Second wave of biofuel production could wash fuel clean

Biofuel expansion is on the agenda of many countries.

Canada, the United States, Indonesia and Malaysia are all engaged in or talking about increased biofuel use.

I think new biofuel targets will benefit society by using surplus agricultural production to lower the carbon intensity of transportation fuel.

But sensitivity is needed.

Care must be taken to avoid rich incentives that encourage dangerous destruction of forests or other ecologically sensitive land to produce biofuel.

Also, the biofuel industry and agriculture in general should note that clean biofuels will likely be a transitional energy source eventually superseded as electric and hydrogen-powered vehicles become the dominant mode of transport.

Biofuel targets must be tied to already available crop surpluses made possible by constantly improving technology, seed genetics and agronomy. Many major crops that go into biofuel are in adequate supply, often to the point of price-depressing surplus.

Worries in the past that biofuel production increases food costs were overstated. The corn-to-ethanol boom in the United States in the first years of the 2000s might have modestly impacted the crop price spike of 2008-09 but the commodity price boom of the same period, an unusual string of weather problems and chronic underfunding of agriculture in the late 1990s and early 2000s were also to blame.

And the food price rise was rapidly controlled by the increased investment in agriculture sparked by the boom.

As worries about food prices fade, governments are again looking at biofuel policy.

Ottawa will likely decide this year on the Clean Fuel Standard, a broad policy addressing how low carbon fuels and electric vehicles can reduce the country’s greenhouse gas emission by 30 megatons per year by 2030.

It appears the program will not set specific standards for biofuel use and biofuel proponents are unhappy, complaining the fossil fuel industry will have too much say in how to meet the targets for low carbon fuel.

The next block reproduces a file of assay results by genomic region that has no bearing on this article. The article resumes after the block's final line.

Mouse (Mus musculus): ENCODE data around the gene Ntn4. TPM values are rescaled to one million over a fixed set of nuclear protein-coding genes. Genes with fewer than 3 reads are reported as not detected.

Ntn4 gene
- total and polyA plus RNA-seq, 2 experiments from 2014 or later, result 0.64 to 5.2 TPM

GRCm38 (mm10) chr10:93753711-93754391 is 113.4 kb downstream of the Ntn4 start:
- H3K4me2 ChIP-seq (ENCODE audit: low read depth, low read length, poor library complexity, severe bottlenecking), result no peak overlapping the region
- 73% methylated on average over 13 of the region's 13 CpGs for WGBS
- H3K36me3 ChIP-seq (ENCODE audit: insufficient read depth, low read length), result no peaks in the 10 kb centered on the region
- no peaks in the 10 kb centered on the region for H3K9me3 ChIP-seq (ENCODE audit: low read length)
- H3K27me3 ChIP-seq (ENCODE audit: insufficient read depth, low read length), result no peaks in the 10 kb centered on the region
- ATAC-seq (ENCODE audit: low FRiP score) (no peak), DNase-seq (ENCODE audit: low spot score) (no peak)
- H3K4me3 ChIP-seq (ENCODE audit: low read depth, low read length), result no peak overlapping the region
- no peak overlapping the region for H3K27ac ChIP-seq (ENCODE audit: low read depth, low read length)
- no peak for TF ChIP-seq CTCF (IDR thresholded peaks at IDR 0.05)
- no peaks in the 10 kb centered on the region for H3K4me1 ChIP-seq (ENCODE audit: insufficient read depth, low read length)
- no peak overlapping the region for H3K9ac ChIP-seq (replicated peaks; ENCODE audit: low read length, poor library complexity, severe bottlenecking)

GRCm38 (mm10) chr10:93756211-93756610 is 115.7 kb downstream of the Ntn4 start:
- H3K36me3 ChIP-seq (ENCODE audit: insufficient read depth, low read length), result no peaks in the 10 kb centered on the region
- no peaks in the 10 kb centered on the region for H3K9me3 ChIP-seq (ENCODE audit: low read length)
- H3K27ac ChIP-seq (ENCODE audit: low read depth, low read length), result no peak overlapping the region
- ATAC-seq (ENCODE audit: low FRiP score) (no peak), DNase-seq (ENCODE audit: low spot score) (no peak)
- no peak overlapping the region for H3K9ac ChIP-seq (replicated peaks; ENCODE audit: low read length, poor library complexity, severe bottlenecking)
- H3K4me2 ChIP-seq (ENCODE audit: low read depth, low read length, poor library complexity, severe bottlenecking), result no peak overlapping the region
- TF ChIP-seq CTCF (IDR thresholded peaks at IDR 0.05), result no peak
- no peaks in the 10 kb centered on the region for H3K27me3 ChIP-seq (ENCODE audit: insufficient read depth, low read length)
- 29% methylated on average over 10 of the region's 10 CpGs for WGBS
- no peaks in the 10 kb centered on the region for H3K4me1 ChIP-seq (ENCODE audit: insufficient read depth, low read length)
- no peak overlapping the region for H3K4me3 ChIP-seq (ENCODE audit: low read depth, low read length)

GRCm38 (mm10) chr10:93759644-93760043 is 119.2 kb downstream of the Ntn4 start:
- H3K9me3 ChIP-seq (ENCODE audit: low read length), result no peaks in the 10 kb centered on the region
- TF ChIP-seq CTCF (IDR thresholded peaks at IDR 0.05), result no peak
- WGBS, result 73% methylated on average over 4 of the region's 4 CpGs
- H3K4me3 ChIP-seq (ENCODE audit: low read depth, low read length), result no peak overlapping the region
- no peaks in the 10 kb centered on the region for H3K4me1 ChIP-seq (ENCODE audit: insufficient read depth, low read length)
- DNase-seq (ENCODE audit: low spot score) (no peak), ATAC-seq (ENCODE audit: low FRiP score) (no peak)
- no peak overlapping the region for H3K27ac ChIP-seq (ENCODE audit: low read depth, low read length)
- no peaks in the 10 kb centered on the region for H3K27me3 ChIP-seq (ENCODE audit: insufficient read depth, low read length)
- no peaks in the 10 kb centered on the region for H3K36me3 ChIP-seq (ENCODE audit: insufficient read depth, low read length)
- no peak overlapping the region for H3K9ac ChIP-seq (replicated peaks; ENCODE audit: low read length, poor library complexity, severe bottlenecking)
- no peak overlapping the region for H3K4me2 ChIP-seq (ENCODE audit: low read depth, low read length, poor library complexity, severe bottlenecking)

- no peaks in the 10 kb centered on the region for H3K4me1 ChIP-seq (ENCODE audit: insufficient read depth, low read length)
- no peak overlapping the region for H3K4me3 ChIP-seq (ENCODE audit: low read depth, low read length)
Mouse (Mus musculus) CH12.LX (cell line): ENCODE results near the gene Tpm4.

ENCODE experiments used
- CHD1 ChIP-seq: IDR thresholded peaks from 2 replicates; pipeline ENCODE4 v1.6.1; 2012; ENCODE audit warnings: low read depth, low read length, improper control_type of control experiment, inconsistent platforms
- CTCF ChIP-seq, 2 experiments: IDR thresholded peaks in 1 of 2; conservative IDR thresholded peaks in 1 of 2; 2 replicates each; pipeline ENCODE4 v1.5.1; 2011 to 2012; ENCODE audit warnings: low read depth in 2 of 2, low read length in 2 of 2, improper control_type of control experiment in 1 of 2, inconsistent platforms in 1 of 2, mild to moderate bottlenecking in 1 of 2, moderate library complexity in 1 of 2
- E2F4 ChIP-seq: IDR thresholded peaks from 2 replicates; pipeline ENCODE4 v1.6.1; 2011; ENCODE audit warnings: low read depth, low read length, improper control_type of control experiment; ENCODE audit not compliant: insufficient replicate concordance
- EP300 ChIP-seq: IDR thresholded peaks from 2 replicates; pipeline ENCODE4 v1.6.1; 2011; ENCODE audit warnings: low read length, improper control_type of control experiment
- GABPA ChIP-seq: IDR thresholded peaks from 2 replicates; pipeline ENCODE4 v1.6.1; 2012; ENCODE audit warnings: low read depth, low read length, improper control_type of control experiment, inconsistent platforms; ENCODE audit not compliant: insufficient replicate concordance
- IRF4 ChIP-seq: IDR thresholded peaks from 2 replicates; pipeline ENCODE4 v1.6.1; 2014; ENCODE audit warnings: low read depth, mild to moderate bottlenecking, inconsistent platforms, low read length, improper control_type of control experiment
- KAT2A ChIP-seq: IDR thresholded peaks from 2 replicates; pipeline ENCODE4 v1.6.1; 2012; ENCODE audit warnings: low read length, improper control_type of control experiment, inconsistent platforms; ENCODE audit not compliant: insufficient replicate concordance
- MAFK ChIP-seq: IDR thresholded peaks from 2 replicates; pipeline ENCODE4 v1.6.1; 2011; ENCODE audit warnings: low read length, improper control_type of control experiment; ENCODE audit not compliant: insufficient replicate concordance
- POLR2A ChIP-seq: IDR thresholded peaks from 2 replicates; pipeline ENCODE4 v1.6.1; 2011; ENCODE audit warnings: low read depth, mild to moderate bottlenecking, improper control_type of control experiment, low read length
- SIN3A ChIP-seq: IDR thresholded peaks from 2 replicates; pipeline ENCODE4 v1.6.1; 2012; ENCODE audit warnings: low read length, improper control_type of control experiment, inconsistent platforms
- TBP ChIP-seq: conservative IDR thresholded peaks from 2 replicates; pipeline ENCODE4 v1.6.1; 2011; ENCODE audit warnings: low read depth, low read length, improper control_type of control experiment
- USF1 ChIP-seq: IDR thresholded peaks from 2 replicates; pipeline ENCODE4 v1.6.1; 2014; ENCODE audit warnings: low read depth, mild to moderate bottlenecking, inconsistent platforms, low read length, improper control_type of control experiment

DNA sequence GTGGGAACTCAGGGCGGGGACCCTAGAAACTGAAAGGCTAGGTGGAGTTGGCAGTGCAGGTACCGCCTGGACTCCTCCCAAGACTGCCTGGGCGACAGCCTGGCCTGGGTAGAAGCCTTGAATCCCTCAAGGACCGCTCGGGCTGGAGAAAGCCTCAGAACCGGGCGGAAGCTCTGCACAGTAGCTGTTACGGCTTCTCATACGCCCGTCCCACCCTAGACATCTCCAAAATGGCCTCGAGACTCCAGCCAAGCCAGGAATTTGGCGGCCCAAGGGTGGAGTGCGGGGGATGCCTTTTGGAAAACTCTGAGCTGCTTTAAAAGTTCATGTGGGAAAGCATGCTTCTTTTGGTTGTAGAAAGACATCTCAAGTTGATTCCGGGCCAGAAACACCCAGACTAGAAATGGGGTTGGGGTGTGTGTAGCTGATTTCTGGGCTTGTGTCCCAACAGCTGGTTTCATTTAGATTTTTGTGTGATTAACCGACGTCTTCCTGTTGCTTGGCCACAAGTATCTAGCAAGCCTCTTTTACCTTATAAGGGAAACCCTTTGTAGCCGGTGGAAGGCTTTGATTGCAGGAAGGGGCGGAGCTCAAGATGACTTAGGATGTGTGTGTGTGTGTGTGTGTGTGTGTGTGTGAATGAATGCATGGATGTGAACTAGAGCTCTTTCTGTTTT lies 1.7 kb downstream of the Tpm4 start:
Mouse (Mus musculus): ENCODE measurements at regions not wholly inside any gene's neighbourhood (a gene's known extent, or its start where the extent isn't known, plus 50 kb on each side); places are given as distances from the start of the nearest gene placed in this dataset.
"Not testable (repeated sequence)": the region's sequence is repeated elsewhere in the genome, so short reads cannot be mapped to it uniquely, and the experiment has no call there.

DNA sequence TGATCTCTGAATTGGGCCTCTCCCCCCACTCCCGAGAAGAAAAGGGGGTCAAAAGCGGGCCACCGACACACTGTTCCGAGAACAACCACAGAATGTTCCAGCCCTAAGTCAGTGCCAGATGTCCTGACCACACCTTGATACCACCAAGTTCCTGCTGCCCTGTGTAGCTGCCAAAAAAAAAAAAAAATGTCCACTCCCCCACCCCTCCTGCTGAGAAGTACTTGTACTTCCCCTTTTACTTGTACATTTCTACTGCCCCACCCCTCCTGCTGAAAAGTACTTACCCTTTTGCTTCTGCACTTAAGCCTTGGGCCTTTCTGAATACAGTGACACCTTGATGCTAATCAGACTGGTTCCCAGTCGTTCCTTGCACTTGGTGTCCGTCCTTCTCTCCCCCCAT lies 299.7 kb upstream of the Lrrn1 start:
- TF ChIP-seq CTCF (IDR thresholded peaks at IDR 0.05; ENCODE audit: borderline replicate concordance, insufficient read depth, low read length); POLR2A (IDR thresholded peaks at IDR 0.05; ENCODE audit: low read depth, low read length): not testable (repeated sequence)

However, as least some of the targets will be likely met by increased use of biofuel and that means more demand for crops used to make ethanol, biodiesel and hydrogenation-derived renewable diesel (HDRD).

Biofuel supporters also hope they can get provinces to follow the lead of Manitoba in raising local biofuel inclusion rates. It recently lifted the biodiesel mandate to five percent from two.

If all provinces followed suit, demand for canola for biofuel would rise to 1.3 million tonnes from the current 500,000 tonnes. That would likely spark investment into another crushing plant and biofuel manufacturing plants.

I was heartened to note that the Pembina Institute in Alberta, a clean energy think-tank often criticized, unfairly I think, as an environmental zealot, favours stronger biofuel mandates.

In a story in the Calgary Herald, a Pembina spokesperson drew attention to research on the favourable life-cycle carbon intensity of biofuel. A 2019 paper by Navius Research, commissioned by Advanced Biofuels Canada, stated: “The data implies that, on average in 2017, ethanol sold in Canada was 52 percent less carbon intensive than gasoline, while biodiesel and HDRD are estimated to be 87 percent less carbon intensive than diesel.”

Using vegetable oil to make fuel is also getting a boost in Indonesia, the world’s biggest producer of palm oil.

This year it increased its biofuel mandate to 30 percent from 20 and it is studying the feasibility of raising that to 40 percent.

The move will help the palm industry deal with declining import demand from Europe and reduce the amount of crude oil the country has to import.

The world’s second largest palm oil producer, Malaysia, last week announced its intention to also move to a 30 percent inclusion rate by 2025 or earlier.

Also last week, the United States Department of Agriculture announced a goal for biofuels to make up 30 percent of the country’s transportation fuel by 2050.

The proposal is part of a broader innovation agenda of expanding American agricultural production by 40 percent while slashing its environmental footprint by half by 2050.

U.S. Agriculture Secretary Sonny Perdue stated support for quickly moving to a national 15 percent ethanol mandate from the current 10 percent.

However, the Environmental Protection Agency would also have to give its blessing and it has not been an enthusiastic supporter. Also, many fossil fuel refinery owners have strongly lobbied against expanded biofuel use.

The path forward for biofuel will no doubt be full of obstacles, but I see more support for the sector now than in the last 10 years.

Too often agriculture is pilloried as a major contributor to the climate change problem but in reality, with the right incentives for things such as biofuels and carbon sequestration, it can be a major solution.

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